Prof. Carol Coupland
These findings also highlight the importance of carrying out regular medication reviews.
We found a greater risk for people diagnosed with dementia before the age of 80, which indicates that anticholinergic drugs should be prescribed with caution in middle-aged people as well as in older people, she concludes.
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Assessment Of Cognitive Function
At each HRS wave, cognitive function was assessed using a previously described and validated 27-point scale based on a battery of tests that included tests of memory, serial 7 subtractions, and naming. This battery is a subset of an expanded battery administered to participants aged â¥65 years in the HRS the expanded battery includes measures of orientation.24 Participants requiring proxy interviews were excluded from this analysis. Cut points for cognitive function were based on prior studies with the HRS data,25, 26 as well as methods used for the Aging, Demographics, and Memory Study, a supplemental study of dementia in the HRS.27 These cut points defined a level of cognitive function that was generally consistent with normal function , cognitive impairment but no dementia , and dementia .28
Cholinesterase Inhibitors And Other Drugs
The new generation of cholinesterase inhibitor drugs were originally developed to improve memory and the ability to carry out day-to-day living activities in people with Alzheimers disease.
Evidence suggests that these drugs also have slight beneficial effects on behavioural symptoms, particularly apathy , mood and confidence, delusions and hallucinations. Taking cholinesterase inhibitor drugs may therefore reduce the need for other forms of medication. However, in higher doses these cholinesterase inhibitor drugs may occasionally increase agitation and produce insomnia with nightmares.
Memantine is the most recent antidementia drug to be developed. It works in a different way to the anticholinesterase drugs and is the first drug approved for those in the middle to later stages of Alzheimers disease.
There is some evidence that memantine has a positive effect on mood, behaviour and agitation.
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Drugs For Treating Depression
Symptoms of depression are extremely common in dementia. In the early stages they are usually a reaction to the persons awareness of their diagnosis. In the later stages of the illness, depression may also be the result of reduced chemical transmitter function in the brain. Simple non-drug interventions, such as an activity or exercise programme, can be very helpful. In addition, both types of depression can be treated with antidepressants, but care must be taken to ensure that this is done with the minimum of side-effects.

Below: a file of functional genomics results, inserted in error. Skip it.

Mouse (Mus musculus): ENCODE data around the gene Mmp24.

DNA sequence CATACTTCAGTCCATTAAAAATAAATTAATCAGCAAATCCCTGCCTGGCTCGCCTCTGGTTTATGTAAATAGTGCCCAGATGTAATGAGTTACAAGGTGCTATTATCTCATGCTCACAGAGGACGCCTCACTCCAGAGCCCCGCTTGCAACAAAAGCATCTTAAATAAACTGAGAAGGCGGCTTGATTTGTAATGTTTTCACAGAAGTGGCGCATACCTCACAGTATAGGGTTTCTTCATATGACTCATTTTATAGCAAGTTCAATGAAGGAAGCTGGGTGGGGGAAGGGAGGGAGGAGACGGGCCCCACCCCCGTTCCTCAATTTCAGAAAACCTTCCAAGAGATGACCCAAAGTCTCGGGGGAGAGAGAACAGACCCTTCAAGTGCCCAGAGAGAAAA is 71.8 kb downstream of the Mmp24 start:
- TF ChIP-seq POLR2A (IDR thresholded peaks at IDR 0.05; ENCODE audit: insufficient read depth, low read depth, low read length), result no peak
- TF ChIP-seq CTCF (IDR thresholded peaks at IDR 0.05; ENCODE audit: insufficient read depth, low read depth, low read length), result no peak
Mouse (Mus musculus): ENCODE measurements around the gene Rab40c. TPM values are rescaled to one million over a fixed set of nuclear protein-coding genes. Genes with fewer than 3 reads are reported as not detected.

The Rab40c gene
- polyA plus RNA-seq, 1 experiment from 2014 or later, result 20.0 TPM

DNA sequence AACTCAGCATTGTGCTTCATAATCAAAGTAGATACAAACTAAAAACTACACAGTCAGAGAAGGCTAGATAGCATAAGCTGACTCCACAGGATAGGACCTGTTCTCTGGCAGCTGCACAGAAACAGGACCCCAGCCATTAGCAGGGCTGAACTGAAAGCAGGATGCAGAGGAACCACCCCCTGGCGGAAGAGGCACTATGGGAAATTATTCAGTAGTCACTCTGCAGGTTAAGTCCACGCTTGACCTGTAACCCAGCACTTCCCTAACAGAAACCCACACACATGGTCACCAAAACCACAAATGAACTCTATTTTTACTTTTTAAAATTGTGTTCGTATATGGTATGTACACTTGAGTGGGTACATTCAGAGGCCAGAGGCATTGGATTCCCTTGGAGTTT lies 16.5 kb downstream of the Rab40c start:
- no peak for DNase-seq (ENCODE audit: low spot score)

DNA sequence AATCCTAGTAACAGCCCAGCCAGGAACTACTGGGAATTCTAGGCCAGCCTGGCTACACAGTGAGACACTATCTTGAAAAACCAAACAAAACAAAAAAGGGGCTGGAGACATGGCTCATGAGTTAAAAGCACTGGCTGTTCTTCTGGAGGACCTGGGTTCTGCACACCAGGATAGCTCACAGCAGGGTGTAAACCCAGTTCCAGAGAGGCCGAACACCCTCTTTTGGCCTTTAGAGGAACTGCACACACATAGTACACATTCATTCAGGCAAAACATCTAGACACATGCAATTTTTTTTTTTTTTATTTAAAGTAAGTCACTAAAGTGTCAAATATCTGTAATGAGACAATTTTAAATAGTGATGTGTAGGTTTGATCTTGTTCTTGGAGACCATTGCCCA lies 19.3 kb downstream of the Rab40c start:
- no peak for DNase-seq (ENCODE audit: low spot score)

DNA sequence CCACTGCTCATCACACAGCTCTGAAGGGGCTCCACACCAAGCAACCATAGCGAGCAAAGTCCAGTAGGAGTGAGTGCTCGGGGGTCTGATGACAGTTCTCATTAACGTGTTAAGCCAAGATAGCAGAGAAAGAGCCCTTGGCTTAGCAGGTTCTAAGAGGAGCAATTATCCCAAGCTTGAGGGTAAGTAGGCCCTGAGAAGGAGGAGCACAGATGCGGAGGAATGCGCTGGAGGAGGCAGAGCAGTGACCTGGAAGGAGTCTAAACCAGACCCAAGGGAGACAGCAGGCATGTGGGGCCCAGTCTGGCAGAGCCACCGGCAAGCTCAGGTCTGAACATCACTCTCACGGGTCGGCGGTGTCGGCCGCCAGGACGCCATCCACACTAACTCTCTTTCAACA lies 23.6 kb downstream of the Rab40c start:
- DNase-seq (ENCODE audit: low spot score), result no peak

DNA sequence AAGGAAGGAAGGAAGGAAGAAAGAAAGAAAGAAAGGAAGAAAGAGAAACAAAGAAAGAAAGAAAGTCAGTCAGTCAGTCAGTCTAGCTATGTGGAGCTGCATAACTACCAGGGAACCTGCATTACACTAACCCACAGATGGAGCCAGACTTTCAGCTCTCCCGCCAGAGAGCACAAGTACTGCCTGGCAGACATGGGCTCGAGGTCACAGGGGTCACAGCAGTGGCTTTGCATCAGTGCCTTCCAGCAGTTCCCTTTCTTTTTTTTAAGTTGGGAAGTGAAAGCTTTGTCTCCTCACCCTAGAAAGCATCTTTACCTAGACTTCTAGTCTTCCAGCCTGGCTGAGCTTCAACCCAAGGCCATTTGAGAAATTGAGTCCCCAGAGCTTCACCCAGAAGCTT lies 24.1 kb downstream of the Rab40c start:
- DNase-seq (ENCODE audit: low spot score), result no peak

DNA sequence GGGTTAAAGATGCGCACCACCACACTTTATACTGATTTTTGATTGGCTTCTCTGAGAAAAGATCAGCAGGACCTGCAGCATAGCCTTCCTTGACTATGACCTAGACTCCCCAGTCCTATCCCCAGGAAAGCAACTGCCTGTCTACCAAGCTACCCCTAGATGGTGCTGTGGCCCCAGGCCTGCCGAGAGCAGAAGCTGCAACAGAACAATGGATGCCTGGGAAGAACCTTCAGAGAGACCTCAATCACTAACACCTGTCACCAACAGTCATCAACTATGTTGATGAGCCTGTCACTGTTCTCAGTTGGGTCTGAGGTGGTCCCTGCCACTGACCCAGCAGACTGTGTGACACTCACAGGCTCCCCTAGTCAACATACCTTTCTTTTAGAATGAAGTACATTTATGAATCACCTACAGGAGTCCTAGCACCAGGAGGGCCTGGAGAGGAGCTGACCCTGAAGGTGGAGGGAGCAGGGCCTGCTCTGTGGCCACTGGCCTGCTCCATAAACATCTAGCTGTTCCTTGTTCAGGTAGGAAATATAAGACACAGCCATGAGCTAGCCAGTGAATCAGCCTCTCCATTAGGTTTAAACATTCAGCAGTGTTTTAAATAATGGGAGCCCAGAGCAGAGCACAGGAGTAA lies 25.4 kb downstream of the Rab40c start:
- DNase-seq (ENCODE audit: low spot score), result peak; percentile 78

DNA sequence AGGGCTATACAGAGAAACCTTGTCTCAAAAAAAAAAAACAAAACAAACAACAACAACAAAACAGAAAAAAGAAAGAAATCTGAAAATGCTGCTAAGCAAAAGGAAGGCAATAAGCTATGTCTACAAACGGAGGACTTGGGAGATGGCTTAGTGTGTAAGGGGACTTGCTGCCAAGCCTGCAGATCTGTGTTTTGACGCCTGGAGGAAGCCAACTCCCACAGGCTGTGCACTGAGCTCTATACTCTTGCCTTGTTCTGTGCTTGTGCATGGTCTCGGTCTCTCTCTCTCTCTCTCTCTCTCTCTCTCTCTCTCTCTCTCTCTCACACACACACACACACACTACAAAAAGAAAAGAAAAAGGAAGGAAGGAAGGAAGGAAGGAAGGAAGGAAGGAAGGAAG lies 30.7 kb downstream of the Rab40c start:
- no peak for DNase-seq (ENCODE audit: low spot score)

Antidepressants may be helpful not only in improving persistently low mood but also in controlling the irritability and rapid mood swings that often occur in dementia and following a stroke. Once started, the doctor will usually recommend prescribing antidepressant drugs for a period of at least six months. In order for them to be effective, it is important that they are taken regularly without missing any doses. Improvement in mood typically takes two to three weeks or more to occur, whereas side-effects may appear within a few days of starting treatment.
Newer antidepressants are preferable as first line treatments for depression in dementia. Drugs such as fluoxetine, paroxetine, fluvoxamine, sertraline, citalopram and escitalopram do not have the side-effects of tricyclics and are well tolerated by older people.
Practical Tips On Medications To Manage Difficult Behaviors In Dementia
You may be now wondering just how doctors are supposed to manage medications for difficult dementia behaviors.
Here are the key points that I usually share with families:
- Before resorting to medication: its essential to try to identify what is triggering/worsening the behavior, and its important to try non-drug approaches, including exercise.